I do not intend to depict Latter-day Saints as simple victims in this situation. Certainly many of those involved in the Prop 8 debate provoked a response. Often the LDS Church is its own worst enemy in its public image problems. However, I do feel that the troubling ways that Mormons were portrayed (and the ways Mormons sometimes portrayed others) this past year underscored our collective desires for a neatly divided world where we recognize the good guys from the bad guys, the goats from the sheep.

The world as it is challenges this. If we are honest with ourselves, we have to admit that the luxury of moral absolutes is something that we rarely enjoy. This is not to say that there is no such thing as good and evil, only that the boundaries are not as clearly marked as we sometimes like to think. History is filled with great, inspiring personalities whose ideas or actions were responsible for problematic outcomes. All of our heroes are morally ambiguous to some degree. Even for Mormons, to claim Joseph Smith was a prophet by no means claims that he was a perfect person.

At the same time, such a condition of necessary imperfection can be redemptive. For Christians, if we take seriously the Pauline notion that “all have sinned, and come short of the glory of God” (Romans 3:23), we are called to grapple with complexity, ambiguity, and the gray areas, to do the hard intellectual and spiritual work of the responsibility of Christian life. In doing this work, we are able to develop the virtues of faith, hope, and love (I Corinthians 13:13). We develop compassion, forgiveness, patience, and understanding, not only for our perceived enemies, but also for ourselves.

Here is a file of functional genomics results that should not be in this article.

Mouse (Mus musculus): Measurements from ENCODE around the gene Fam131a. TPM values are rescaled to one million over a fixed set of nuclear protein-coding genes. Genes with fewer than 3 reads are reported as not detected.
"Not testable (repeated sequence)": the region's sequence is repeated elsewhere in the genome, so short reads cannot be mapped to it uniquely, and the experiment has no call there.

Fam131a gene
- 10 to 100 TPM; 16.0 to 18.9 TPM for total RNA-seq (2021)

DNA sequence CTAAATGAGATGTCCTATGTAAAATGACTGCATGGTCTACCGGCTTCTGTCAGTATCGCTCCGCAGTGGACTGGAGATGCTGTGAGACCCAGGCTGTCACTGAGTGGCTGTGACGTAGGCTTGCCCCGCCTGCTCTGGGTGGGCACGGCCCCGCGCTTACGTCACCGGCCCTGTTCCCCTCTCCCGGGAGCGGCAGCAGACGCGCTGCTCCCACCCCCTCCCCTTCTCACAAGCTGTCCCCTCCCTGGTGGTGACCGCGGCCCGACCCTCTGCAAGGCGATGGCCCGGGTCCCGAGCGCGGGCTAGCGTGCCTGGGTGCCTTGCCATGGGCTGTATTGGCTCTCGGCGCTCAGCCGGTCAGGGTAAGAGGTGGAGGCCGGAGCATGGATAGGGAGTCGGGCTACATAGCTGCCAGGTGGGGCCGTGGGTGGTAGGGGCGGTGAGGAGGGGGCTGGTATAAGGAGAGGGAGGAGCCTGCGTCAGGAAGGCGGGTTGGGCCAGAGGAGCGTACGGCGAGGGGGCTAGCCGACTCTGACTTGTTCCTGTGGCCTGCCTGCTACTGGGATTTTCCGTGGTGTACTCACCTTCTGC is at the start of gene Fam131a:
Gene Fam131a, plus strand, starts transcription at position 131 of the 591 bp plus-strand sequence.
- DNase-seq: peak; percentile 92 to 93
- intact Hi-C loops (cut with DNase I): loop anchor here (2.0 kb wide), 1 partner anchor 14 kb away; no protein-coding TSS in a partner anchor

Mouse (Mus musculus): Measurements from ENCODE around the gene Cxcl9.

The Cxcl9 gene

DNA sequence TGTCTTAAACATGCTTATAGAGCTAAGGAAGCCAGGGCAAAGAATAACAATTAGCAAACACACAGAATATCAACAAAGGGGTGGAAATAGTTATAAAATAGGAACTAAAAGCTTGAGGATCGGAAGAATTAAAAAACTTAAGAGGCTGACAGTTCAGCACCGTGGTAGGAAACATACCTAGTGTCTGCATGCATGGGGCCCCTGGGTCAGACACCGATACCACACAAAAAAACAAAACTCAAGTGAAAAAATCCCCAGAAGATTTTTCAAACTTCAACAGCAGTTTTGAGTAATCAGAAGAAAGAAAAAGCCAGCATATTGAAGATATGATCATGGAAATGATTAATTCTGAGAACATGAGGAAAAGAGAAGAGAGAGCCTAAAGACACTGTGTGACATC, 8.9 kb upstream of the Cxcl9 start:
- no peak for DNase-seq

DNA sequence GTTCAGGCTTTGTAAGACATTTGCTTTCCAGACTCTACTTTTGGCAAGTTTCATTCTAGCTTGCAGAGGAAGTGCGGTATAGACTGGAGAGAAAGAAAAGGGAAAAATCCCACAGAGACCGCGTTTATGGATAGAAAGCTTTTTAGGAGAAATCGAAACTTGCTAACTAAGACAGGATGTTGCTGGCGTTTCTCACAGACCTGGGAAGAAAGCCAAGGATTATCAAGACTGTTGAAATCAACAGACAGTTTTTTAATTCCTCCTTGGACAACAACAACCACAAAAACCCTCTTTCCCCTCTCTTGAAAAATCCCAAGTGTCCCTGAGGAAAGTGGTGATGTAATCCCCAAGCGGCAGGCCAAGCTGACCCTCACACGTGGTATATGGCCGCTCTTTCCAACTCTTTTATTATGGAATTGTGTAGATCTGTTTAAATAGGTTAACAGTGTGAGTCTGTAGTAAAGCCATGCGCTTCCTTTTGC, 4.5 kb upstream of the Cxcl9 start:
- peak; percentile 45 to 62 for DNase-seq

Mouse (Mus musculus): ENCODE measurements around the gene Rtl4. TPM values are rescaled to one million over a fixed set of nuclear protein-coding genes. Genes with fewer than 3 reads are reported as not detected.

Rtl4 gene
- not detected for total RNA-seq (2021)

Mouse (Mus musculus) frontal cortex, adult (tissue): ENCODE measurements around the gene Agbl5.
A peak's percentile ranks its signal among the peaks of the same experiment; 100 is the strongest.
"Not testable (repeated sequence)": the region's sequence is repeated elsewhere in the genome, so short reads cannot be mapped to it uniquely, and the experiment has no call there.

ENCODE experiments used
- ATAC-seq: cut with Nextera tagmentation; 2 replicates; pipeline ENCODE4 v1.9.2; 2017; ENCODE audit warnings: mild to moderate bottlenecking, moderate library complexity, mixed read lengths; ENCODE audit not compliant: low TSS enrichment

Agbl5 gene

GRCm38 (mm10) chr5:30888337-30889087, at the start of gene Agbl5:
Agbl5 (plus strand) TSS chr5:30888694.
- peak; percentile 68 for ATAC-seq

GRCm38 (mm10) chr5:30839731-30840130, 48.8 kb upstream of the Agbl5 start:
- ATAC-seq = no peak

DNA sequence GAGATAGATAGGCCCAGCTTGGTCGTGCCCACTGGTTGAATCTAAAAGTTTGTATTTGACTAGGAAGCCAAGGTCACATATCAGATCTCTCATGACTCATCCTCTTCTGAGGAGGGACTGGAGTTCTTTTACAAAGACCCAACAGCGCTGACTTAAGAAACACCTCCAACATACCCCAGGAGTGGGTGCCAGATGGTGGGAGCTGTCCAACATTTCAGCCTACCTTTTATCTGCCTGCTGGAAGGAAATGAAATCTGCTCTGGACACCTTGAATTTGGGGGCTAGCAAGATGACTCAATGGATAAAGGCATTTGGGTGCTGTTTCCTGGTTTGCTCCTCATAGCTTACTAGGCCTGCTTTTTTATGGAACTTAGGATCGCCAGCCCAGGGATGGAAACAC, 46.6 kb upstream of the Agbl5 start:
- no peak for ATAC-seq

For me, the experience of being a Mormon in the United States in 2008 contained within it a powerful spiritual lesson. I learned how to be more comfortable with being uncomfortable in the ambiguity and ambivalence of the world. Above all, I came to see the great, gaping need for love and understanding if we are to move forward.


  1. Tom Hanks later retracted his remarks in People magazine.
  2. Terryl Givens, Viper on the Hearth: Mormons, Myths, and the Construction of Heresy (Oxford University Press, 1997).
  3. Whitney Johnson, “Romney, Mormons, and Me,” The Boston Globe, February 9, 2008.
  4. Howard Berkus, “Polygamist Raid Is PR Nightmare for Mormons,” National Public Radio, June 30, 2008.
  5. “Preserving Traditional Marriage and Strengthening Families” June 29, 2008,
  6. Many LDS members sought to create this ground within the Church. For instance, see
  7. Rosemary Radford Ruether, “A Dialogue on Feminist Theology,” in Mormonism in Dialogue With Contemporary Christian Theologies, ed. David Paulsen and Donald Musser (University Press, 2007), 297-298.

Taylor Petrey, who received his MTS in 2003, is currently a ThD student at HDS. He is studying New Testament and Early Christianity and is writing his dissertation on the resurrection. A version of this article was delivered at Wednesday Noon Service on January 31, 2009, in Andover Chapel.